The only logical conclusion from this documentary is that states and districts should not do what Michelle Rhee did. It didn’t work. It failed. Rhee, however, remains unfazed. She’s taken her reform agenda to the national stage and is now urging states to follow her lead.

True educational leadership involves a commitment to children and to education (not just test scores), a dedication to improving curriculum and instruction, and the ability to recruit and develop a strong staff. That is the kind of leadership I saw when I visited Finland, a nation whose students never take standardized tests yet do very well on international assessments.

Thankfully, such leadership is hardly absent in the U.S. In schools all across the nation, I have come across countless unsung educators who build teamwork and a culture of professionalism. They create a climate of respect built on wisdom and judgment, not carrots and sticks.

Tuesday, January 8, 2013

UPDATE on Frontline, Michelle Rhee: Highlights Cheating Scandal / Rhee critique goes mainstream?: Esquire skewers her record / Henwood weighs in

Tune in to Frontline on the Public Broadcasting System (PBS) tonight, January 8, 2013. Click here to find your local affiliate and broadcast time.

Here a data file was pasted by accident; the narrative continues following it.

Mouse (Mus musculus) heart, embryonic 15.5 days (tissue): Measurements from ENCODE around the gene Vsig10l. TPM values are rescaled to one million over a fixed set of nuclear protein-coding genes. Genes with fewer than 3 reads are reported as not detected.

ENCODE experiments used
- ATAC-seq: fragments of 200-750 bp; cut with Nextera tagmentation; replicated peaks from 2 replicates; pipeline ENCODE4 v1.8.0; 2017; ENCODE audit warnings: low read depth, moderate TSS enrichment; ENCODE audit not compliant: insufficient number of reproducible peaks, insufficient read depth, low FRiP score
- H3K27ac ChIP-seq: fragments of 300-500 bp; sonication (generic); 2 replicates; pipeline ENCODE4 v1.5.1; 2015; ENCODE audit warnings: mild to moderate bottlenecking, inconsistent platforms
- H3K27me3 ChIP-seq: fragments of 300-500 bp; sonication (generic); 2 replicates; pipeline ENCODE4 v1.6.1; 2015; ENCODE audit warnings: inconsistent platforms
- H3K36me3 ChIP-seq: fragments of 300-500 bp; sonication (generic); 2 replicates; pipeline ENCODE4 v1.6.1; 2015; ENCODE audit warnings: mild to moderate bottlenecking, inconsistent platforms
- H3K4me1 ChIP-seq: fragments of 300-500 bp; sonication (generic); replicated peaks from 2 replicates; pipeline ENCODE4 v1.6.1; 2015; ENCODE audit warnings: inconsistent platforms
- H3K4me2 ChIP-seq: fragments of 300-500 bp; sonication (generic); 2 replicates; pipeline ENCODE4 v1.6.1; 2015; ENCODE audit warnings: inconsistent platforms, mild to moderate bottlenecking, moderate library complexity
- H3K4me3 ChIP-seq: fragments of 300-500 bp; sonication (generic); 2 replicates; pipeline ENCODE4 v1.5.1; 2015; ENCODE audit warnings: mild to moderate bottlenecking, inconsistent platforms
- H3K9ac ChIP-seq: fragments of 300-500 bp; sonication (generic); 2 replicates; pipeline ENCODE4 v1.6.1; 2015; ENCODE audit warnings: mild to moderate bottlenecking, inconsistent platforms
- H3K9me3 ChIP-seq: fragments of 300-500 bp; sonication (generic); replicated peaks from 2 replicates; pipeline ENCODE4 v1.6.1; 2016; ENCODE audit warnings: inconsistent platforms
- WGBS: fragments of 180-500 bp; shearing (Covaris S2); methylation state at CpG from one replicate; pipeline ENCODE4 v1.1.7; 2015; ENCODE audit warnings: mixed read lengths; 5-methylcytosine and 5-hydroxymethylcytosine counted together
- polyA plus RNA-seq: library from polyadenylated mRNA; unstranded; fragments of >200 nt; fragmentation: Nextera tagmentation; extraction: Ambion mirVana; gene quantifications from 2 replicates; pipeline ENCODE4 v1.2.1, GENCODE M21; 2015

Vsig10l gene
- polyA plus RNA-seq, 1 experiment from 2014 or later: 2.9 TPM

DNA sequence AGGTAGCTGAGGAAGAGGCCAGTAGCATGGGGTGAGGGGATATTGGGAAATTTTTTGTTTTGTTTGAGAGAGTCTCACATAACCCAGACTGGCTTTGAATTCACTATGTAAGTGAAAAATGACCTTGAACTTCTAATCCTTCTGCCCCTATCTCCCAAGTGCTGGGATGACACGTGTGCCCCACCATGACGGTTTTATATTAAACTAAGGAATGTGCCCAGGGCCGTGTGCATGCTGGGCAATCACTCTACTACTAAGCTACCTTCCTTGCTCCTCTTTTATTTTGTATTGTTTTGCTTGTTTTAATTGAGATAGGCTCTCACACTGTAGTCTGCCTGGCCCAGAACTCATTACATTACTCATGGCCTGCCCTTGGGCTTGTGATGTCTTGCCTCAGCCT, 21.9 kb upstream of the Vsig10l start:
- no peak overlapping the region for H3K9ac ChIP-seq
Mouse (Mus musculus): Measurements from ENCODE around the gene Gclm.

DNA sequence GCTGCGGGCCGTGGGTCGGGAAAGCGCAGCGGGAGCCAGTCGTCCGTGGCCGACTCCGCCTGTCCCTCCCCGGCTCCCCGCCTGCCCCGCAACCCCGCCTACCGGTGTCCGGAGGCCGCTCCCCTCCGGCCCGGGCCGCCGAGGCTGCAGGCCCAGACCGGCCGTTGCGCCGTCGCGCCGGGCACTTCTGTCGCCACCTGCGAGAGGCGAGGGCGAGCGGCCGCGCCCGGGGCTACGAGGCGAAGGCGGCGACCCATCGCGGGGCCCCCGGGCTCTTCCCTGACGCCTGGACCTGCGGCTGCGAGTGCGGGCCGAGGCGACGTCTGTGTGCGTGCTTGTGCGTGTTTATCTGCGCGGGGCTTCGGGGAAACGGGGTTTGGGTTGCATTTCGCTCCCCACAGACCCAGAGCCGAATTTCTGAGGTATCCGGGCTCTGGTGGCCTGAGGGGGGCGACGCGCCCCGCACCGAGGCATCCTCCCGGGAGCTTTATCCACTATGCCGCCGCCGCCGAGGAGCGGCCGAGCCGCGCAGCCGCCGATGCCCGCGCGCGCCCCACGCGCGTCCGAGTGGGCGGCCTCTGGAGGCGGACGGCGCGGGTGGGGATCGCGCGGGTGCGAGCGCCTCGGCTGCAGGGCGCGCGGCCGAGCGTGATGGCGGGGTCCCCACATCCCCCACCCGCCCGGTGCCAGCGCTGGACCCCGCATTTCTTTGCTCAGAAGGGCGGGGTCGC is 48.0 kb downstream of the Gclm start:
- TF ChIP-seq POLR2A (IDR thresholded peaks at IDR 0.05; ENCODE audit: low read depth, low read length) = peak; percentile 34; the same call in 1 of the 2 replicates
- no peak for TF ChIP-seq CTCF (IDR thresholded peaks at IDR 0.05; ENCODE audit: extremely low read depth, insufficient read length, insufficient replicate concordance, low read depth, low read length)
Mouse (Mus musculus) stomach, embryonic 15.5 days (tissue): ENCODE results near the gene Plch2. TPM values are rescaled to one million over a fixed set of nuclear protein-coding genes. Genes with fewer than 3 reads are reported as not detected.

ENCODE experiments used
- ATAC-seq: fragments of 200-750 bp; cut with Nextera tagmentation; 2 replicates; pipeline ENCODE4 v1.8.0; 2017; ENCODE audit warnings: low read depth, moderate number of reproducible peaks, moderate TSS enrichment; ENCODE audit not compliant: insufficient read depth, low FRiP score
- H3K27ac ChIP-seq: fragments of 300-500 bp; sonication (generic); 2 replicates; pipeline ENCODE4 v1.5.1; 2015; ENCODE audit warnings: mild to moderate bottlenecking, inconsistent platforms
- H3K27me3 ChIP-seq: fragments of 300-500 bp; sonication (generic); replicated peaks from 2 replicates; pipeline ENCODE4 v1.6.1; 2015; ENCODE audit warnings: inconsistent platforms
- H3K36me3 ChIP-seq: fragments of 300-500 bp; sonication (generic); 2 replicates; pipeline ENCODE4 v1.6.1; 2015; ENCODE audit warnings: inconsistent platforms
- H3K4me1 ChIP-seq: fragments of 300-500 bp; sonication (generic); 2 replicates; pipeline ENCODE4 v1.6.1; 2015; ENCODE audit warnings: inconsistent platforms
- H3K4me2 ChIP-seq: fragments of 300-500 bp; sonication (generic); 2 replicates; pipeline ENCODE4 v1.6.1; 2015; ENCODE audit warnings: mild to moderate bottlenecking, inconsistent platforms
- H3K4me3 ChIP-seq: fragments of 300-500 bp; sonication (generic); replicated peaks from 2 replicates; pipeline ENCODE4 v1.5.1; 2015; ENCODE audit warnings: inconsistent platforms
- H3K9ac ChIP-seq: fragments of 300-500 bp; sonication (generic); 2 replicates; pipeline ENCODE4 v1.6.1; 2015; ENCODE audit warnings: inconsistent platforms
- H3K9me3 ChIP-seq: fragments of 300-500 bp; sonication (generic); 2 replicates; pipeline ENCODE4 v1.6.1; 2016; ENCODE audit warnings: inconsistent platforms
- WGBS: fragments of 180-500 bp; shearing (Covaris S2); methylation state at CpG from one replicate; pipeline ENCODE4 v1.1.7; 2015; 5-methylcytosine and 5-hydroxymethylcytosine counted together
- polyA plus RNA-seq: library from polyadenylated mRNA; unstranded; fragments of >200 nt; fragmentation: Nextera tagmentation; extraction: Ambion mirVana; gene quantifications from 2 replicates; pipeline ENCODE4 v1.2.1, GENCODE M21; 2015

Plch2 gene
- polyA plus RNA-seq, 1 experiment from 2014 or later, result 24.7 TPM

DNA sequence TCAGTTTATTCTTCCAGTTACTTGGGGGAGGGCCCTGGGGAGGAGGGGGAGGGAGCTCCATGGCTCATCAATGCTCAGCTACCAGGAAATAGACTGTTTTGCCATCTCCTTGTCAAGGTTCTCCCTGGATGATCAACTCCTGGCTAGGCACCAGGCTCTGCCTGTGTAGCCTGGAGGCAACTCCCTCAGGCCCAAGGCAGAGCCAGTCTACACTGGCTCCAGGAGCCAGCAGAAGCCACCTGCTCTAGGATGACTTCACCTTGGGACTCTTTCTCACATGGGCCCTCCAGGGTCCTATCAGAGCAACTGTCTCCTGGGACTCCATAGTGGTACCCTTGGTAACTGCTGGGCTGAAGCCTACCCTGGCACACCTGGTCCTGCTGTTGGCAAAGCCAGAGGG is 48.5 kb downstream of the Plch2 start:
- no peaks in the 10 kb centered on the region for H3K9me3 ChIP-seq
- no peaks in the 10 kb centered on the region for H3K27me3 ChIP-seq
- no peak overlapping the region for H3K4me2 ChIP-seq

Click to new address for full blog post.

Michelle Rhee, former teacher, former Washington, D.C. schools chancellor, and tireless self-promoter of her brand of education reform, more properly called deform, will be the subject of a Frontline inquiry tonight.

Click to new address for full blog post.

Monday, January 7, 2013

UPDATED: AFL-CIO: Sign School Bus Driver Bus Petition to Bloomberg / Driver's Quote Shows Why It is Urgent for NYC Teachers to Support the School Bus Drivers and Their Possible Strike

Who do you want driving your child’s school bus – a highly skilled, trained, and experienced driver who knows our children and community, or someone learning on the job? At the end of the day, that is the only question that truly matters to parents regarding the busing of their children to school, and that is why it is so important that we support our New York City school bus drivers and matrons.